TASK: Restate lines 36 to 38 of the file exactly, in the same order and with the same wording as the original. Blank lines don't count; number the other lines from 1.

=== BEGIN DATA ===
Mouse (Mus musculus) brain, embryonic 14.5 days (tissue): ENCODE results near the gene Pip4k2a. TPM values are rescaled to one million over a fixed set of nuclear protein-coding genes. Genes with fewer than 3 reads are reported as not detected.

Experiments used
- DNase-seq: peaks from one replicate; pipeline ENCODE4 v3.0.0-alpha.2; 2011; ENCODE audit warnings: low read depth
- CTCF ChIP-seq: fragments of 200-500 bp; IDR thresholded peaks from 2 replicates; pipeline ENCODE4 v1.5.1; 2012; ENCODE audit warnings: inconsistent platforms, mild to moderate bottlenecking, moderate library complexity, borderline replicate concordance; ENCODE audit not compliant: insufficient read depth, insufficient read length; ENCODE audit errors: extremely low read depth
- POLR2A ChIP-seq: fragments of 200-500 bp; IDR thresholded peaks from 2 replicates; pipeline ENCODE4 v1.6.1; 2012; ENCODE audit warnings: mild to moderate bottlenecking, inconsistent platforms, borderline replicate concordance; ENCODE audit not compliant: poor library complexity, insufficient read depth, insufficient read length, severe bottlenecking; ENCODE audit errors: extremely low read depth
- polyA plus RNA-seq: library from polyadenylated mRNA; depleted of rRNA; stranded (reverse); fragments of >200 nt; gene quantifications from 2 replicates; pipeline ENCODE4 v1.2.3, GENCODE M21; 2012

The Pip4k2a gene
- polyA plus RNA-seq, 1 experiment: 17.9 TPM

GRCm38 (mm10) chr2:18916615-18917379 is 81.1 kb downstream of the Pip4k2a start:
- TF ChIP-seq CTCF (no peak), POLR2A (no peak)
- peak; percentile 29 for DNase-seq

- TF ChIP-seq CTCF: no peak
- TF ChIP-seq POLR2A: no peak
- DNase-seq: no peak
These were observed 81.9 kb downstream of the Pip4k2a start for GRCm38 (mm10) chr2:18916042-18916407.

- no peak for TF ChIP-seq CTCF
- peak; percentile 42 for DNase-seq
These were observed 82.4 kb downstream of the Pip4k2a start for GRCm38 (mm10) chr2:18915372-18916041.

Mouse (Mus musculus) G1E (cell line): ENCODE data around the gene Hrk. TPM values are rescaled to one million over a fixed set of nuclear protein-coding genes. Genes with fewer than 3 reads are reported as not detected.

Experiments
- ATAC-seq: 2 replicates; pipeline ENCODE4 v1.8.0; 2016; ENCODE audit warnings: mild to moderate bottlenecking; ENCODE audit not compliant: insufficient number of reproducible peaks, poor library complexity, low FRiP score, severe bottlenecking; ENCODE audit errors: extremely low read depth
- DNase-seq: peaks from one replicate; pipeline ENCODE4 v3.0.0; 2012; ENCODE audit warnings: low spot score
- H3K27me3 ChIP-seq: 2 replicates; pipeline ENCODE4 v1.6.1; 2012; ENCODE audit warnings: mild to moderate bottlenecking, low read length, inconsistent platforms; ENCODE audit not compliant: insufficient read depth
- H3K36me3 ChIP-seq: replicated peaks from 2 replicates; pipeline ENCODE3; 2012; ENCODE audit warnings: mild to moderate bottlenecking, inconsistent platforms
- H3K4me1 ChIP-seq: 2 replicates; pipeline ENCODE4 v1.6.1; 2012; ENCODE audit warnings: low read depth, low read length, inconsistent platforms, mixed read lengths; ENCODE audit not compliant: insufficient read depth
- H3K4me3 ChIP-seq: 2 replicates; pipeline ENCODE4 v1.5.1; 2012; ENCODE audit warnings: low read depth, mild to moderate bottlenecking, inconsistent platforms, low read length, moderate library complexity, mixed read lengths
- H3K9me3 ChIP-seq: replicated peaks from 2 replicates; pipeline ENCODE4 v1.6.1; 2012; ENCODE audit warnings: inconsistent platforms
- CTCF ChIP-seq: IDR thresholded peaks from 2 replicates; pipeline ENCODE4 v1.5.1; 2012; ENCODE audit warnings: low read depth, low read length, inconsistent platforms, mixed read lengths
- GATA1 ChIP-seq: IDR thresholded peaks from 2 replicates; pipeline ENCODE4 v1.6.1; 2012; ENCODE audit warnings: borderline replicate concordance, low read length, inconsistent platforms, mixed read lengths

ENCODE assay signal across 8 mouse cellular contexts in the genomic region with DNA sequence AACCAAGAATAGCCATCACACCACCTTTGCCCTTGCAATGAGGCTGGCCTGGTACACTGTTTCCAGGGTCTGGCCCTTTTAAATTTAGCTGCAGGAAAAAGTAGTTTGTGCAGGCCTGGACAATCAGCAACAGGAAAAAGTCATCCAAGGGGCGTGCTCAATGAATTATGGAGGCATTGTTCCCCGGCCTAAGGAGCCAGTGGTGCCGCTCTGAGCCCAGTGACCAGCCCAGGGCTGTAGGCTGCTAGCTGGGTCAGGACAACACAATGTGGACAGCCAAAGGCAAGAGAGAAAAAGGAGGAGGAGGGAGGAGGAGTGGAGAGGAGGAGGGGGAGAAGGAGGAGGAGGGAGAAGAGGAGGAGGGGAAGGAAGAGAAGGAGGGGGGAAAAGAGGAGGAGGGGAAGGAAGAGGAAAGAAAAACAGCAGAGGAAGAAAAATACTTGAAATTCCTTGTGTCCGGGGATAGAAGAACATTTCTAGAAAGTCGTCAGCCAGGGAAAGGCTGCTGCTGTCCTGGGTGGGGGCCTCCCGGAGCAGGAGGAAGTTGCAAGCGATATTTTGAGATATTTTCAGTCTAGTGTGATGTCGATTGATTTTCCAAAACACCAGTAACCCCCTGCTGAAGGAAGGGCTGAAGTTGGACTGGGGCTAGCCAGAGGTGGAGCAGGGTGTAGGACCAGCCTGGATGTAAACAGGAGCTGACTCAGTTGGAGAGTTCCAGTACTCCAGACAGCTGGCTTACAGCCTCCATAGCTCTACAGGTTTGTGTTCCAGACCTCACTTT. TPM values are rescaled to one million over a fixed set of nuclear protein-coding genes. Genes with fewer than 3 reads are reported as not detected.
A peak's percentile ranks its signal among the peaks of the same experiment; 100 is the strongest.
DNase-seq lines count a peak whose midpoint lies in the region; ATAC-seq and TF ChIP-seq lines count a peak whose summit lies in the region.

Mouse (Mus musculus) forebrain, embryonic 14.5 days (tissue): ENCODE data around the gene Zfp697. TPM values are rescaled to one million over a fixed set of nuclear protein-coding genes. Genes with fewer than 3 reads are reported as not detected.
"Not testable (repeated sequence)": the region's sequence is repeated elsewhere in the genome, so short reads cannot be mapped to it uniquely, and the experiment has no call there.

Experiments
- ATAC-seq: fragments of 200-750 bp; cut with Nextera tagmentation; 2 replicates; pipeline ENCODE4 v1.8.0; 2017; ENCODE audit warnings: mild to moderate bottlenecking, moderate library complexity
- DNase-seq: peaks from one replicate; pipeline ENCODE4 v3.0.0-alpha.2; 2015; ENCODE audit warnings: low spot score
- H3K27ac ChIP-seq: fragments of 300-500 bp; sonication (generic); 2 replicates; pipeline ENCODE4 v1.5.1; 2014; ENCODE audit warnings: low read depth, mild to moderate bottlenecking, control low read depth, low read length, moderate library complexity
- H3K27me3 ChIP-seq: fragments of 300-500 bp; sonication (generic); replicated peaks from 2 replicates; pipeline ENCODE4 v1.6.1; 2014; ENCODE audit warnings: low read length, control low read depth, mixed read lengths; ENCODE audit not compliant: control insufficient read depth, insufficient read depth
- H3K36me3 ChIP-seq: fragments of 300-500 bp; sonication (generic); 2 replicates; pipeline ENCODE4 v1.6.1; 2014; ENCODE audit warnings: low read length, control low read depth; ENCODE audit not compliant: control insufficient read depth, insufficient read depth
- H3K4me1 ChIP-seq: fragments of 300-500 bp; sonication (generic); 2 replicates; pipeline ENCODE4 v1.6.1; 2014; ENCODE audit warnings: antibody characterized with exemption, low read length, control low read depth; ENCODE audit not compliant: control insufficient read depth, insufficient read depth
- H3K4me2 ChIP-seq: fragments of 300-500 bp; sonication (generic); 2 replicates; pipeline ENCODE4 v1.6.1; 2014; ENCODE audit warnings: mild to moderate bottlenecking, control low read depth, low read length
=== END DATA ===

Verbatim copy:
- ATAC-seq: fragments of 200-750 bp; cut with Nextera tagmentation; 2 replicates; pipeline ENCODE4 v1.8.0; 2017; ENCODE audit warnings: mild to moderate bottlenecking, moderate library complexity
- DNase-seq: peaks from one replicate; pipeline ENCODE4 v3.0.0-alpha.2; 2015; ENCODE audit warnings: low spot score
- H3K27ac ChIP-seq: fragments of 300-500 bp; sonication (generic); 2 replicates; pipeline ENCODE4 v1.5.1; 2014; ENCODE audit warnings: low read depth, mild to moderate bottlenecking, control low read depth, low read length, moderate library complexity